The state has denied a request to suspend its decision to issue a state environmental permit needed by the Connecticut Port Authority to complete a massive construction project at State Pier in New London.

Steve Farrelly, owner of road salt business DRVN Enterprises, had filed an objection to an Aug. 3 permit approval by state Energy and Environmental Protection Commissioner Katherine Dykes. Farrelly’s business was displaced from State Pier earlier this year because of the $235.5 million construction project spearheaded by the Connecticut Port Authority. Construction on some of the work outside the purview of the permit already has started.

Farrelly had filed a “motion to stay,” a request to place on hold the commissioner’s decision while he pursued his options, which could include an administrative appeal of the decision in Superior Court. He has 45 days from the decision to file that appeal. The Connecticut Port Authority did not have the permit in hand as of Friday.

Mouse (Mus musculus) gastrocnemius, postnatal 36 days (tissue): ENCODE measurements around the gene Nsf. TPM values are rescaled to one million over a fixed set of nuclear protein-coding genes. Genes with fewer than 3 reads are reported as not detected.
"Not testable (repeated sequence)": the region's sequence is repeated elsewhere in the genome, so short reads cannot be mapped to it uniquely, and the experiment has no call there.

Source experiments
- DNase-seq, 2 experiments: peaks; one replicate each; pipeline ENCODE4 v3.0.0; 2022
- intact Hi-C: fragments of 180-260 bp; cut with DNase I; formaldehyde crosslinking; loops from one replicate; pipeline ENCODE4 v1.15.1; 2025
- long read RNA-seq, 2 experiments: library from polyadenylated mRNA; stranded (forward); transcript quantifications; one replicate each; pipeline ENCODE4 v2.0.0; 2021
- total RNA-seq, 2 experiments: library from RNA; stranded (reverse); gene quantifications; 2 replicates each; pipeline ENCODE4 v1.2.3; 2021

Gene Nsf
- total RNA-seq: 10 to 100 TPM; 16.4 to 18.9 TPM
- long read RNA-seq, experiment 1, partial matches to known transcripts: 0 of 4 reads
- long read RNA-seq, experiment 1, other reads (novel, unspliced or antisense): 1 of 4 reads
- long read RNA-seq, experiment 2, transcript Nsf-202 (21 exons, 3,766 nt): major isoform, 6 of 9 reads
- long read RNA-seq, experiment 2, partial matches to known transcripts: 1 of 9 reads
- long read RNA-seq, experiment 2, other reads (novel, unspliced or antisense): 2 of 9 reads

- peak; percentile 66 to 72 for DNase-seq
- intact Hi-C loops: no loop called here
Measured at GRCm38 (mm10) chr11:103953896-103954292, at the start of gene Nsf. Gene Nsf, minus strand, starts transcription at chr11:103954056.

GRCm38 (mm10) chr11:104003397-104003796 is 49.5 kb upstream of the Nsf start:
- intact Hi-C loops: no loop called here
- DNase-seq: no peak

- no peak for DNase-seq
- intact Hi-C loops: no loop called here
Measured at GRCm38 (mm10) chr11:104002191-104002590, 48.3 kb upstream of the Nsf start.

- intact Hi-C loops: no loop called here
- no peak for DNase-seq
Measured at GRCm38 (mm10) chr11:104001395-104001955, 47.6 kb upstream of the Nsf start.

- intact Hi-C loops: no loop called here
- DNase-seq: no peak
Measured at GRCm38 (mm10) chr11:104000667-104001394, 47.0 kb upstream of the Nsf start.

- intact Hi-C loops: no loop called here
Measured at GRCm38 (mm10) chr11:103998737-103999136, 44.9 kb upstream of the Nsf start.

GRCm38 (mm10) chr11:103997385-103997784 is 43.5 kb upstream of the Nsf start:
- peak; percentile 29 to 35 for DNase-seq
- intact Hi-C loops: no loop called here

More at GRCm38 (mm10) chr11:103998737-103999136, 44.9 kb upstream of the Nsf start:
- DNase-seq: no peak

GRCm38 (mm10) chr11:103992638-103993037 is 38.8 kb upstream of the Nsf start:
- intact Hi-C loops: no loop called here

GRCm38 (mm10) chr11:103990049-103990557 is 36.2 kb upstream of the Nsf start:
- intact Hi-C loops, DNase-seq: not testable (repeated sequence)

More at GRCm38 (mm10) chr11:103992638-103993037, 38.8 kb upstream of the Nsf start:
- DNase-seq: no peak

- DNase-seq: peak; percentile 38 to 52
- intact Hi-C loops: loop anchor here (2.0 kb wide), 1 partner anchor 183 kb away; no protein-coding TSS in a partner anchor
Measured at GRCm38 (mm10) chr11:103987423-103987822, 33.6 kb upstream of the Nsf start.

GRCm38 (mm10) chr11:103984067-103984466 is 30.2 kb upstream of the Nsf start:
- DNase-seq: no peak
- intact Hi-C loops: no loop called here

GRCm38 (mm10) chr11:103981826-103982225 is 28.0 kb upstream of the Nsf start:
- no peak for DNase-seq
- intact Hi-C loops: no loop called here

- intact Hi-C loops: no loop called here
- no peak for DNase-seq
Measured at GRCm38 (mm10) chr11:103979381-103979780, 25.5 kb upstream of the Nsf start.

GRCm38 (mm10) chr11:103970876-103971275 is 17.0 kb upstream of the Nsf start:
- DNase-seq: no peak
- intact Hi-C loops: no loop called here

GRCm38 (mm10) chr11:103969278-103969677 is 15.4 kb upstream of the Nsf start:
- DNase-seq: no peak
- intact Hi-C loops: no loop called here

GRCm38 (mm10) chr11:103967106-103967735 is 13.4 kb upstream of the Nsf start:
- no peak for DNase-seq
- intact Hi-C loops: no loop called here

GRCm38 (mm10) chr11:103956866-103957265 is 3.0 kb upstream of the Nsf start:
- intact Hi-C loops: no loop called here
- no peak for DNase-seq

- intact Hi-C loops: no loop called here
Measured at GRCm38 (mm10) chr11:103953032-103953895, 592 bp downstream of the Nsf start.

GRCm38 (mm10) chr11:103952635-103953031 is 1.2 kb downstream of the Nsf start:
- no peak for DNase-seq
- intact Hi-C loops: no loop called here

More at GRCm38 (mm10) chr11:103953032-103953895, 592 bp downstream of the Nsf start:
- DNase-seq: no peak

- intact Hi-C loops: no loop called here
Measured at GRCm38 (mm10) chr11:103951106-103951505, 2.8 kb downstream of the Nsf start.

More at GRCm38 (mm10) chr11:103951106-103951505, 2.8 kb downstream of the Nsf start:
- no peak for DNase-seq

Dykes rejected the request on Thursday.

In her response, she noted that “the right to seek a stay from the agency’s decision ... appears predicated on an appeal of the agency’s decision being brought in Superior Court.” She argues that her decision could not be suspended without an appeal first being filed.

If an appeal is filed, Dykes said the issue of whether or not DRVN Enterprises is an “aggrieved party,” as a result of state’s decision would be challenged by her agency and the Connecticut Port Authority.

With his business in jeopardy of collapsing, Farrelly has tried multiple legal maneuvers to halt the work at State Pier. He has argued DRVN deserved some type of protection as an existing water-dependent user of the pier. The state has countered that no water-dependent users should be favored over another. The state has joined with the private offshore wind industry — Danish wind company Ørsted and Eversource — on a project to modernize the pier for use as a staging and assembly area for offshore wind turbines. Permitted work is underway, though the port authority does not yet have in hand state and federal permits for planned in-water work, which includes dredging.